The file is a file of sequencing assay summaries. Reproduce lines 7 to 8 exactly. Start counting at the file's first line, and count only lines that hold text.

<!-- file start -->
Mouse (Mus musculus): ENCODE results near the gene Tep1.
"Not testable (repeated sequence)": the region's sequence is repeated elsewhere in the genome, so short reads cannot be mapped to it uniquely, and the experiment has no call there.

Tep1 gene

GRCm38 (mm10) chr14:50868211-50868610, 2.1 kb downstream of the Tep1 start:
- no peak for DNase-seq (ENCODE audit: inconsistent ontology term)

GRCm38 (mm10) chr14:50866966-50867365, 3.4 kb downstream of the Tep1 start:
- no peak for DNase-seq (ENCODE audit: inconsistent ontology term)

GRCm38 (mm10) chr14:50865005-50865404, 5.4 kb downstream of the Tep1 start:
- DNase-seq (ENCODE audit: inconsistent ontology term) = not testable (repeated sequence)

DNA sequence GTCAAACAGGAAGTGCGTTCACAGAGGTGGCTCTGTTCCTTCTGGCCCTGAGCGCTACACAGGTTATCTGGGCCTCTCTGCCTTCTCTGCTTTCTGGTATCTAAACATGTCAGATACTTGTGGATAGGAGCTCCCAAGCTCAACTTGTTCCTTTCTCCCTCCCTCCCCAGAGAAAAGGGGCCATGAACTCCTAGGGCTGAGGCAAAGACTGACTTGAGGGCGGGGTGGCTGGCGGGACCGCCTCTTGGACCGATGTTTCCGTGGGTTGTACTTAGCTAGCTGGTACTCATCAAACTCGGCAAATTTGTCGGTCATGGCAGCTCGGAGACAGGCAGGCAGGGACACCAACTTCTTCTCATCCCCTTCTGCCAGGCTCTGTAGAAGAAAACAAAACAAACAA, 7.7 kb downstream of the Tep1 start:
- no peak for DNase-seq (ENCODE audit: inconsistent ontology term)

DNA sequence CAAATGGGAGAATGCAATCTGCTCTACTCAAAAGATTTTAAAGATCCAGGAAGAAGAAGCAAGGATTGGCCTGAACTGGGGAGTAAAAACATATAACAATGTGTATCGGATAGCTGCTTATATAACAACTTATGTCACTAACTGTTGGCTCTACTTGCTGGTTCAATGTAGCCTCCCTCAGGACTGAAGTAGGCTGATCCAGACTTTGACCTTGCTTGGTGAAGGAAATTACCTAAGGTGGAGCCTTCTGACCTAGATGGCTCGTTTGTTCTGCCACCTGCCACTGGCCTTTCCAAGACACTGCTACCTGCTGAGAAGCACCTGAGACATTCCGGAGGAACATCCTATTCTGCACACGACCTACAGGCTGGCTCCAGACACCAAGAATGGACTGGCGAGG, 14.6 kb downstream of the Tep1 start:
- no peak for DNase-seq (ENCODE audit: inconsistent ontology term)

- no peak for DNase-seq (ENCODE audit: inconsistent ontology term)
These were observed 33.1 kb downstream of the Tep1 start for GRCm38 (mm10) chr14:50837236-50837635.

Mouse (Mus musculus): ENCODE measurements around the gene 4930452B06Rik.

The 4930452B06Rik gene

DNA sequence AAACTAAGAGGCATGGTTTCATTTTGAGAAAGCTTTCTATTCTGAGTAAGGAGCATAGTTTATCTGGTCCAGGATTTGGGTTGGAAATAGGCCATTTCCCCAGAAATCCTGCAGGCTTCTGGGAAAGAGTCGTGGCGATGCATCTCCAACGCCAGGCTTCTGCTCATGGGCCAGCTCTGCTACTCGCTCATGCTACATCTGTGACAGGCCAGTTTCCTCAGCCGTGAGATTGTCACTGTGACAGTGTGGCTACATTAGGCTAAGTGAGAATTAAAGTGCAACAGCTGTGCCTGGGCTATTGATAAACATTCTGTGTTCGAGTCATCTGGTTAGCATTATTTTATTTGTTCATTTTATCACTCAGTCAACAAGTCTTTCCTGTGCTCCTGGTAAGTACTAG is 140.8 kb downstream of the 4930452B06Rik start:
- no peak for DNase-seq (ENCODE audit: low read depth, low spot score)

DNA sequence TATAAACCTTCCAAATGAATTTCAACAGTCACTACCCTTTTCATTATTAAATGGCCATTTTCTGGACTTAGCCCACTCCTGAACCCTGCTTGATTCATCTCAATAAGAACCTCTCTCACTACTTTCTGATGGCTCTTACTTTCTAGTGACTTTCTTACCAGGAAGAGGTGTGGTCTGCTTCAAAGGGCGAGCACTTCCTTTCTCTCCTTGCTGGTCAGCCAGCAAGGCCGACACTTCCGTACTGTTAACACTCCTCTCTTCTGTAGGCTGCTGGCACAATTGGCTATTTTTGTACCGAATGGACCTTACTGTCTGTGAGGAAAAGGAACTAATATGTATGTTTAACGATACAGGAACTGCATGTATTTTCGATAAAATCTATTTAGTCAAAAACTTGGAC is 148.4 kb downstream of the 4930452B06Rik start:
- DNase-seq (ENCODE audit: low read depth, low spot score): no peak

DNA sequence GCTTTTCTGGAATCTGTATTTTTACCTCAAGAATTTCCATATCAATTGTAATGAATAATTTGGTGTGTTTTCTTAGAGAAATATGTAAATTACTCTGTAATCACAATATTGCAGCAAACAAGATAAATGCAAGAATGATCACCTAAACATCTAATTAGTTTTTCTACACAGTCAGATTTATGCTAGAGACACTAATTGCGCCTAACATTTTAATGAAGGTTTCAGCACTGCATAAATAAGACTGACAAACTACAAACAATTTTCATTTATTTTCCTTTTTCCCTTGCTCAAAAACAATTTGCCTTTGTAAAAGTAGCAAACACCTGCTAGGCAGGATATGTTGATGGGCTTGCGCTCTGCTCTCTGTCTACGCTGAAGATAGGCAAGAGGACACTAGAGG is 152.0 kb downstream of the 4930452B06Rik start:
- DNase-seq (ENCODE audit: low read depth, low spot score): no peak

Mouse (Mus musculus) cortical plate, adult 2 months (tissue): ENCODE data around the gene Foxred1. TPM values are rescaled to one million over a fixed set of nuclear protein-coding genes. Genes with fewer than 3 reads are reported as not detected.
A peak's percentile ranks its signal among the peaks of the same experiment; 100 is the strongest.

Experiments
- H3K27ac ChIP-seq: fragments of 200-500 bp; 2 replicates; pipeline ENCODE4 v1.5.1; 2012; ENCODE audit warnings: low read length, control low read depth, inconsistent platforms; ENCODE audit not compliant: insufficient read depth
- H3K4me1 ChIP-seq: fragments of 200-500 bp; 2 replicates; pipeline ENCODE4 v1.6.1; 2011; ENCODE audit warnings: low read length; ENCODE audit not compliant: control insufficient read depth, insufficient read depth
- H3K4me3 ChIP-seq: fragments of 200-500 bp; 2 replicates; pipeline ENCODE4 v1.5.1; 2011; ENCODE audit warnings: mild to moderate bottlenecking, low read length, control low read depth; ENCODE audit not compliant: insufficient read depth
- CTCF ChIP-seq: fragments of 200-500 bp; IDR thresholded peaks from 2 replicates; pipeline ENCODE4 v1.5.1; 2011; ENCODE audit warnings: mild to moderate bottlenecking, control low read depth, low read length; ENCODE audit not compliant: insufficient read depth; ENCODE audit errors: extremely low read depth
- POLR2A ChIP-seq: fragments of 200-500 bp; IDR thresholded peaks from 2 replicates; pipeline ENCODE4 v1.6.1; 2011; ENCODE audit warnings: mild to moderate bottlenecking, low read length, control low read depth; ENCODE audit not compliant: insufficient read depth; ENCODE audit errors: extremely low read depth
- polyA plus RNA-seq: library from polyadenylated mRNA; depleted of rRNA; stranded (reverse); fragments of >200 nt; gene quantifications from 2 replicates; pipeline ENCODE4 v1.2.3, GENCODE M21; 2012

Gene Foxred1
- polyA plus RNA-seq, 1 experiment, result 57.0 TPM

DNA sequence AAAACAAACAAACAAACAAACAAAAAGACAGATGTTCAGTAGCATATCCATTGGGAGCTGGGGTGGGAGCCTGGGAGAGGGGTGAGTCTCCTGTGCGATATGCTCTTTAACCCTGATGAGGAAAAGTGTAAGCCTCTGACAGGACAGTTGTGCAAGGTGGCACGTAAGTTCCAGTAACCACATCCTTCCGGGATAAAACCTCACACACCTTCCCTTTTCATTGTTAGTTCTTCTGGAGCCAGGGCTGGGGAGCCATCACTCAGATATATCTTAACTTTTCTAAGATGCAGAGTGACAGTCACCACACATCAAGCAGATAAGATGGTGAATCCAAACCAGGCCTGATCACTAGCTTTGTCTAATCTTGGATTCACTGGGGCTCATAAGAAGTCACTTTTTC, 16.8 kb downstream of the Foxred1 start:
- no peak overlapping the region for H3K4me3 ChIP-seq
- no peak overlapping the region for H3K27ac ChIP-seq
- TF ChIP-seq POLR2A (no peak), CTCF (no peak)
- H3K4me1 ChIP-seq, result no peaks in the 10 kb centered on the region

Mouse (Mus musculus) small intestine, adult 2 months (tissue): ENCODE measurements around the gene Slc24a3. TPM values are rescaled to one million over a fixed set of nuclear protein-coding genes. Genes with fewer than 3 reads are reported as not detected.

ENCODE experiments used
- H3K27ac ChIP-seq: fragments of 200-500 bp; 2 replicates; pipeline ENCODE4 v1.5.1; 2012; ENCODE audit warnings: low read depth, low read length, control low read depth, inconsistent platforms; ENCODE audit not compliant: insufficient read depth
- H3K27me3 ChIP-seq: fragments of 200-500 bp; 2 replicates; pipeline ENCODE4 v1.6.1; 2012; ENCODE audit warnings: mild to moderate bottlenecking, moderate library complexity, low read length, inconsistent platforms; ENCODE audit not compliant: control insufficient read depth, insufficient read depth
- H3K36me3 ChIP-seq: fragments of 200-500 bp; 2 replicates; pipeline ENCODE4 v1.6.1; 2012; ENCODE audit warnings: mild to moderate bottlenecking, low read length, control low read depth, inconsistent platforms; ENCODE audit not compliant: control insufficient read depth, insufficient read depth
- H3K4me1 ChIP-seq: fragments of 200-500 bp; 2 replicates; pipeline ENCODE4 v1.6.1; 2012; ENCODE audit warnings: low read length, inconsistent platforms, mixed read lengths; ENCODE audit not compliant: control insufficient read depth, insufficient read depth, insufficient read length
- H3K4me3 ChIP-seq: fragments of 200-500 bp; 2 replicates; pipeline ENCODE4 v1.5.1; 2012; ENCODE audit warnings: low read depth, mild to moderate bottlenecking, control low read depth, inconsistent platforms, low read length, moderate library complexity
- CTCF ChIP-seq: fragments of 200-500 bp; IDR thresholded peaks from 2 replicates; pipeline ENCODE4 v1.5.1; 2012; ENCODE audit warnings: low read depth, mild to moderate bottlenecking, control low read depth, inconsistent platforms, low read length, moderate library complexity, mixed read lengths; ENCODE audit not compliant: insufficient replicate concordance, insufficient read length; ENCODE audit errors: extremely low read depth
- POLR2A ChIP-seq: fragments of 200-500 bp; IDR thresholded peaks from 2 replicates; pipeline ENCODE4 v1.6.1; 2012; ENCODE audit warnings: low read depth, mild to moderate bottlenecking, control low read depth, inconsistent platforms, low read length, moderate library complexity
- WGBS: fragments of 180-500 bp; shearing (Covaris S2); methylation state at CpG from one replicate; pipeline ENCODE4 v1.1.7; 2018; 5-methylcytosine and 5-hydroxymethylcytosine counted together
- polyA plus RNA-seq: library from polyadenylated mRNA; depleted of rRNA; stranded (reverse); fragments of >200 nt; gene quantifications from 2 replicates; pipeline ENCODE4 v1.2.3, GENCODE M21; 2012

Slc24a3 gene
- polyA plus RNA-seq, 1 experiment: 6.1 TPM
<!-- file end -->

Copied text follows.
- no peak for DNase-seq (ENCODE audit: inconsistent ontology term)

GRCm38 (mm10) chr14:50865005-50865404, 5.4 kb downstream of the Tep1 start: